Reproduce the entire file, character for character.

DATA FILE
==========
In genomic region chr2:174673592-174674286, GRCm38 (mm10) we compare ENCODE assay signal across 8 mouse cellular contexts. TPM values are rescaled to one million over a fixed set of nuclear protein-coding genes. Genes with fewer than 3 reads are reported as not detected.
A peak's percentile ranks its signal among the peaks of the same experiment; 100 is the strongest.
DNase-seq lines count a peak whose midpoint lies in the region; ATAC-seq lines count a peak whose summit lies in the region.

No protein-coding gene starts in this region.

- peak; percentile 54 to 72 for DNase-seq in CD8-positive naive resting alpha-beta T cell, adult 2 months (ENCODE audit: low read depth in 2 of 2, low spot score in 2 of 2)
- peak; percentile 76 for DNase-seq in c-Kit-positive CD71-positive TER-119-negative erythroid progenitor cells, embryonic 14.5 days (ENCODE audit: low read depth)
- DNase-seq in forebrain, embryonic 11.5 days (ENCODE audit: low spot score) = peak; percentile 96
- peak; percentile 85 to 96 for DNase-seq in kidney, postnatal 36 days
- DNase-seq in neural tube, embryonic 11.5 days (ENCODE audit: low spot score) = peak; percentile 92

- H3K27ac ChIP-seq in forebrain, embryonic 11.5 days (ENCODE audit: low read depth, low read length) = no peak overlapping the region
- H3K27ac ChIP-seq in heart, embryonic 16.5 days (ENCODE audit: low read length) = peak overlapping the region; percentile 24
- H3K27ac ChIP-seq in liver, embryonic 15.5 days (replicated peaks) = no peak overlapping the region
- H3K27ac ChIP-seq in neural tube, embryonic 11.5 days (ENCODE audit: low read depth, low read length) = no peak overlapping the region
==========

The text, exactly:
In genomic region chr2:174673592-174674286, GRCm38 (mm10) we compare ENCODE assay signal across 8 mouse cellular contexts. TPM values are rescaled to one million over a fixed set of nuclear protein-coding genes. Genes with fewer than 3 reads are reported as not detected.
A peak's percentile ranks its signal among the peaks of the same experiment; 100 is the strongest.
DNase-seq lines count a peak whose midpoint lies in the region; ATAC-seq lines count a peak whose summit lies in the region.

No protein-coding gene starts in this region.

- peak; percentile 54 to 72 for DNase-seq in CD8-positive naive resting alpha-beta T cell, adult 2 months (ENCODE audit: low read depth in 2 of 2, low spot score in 2 of 2)
- peak; percentile 76 for DNase-seq in c-Kit-positive CD71-positive TER-119-negative erythroid progenitor cells, embryonic 14.5 days (ENCODE audit: low read depth)
- DNase-seq in forebrain, embryonic 11.5 days (ENCODE audit: low spot score) = peak; percentile 96
- peak; percentile 85 to 96 for DNase-seq in kidney, postnatal 36 days
- DNase-seq in neural tube, embryonic 11.5 days (ENCODE audit: low spot score) = peak; percentile 92

- H3K27ac ChIP-seq in forebrain, embryonic 11.5 days (ENCODE audit: low read depth, low read length) = no peak overlapping the region
- H3K27ac ChIP-seq in heart, embryonic 16.5 days (ENCODE audit: low read length) = peak overlapping the region; percentile 24
- H3K27ac ChIP-seq in liver, embryonic 15.5 days (replicated peaks) = no peak overlapping the region
- H3K27ac ChIP-seq in neural tube, embryonic 11.5 days (ENCODE audit: low read depth, low read length) = no peak overlapping the region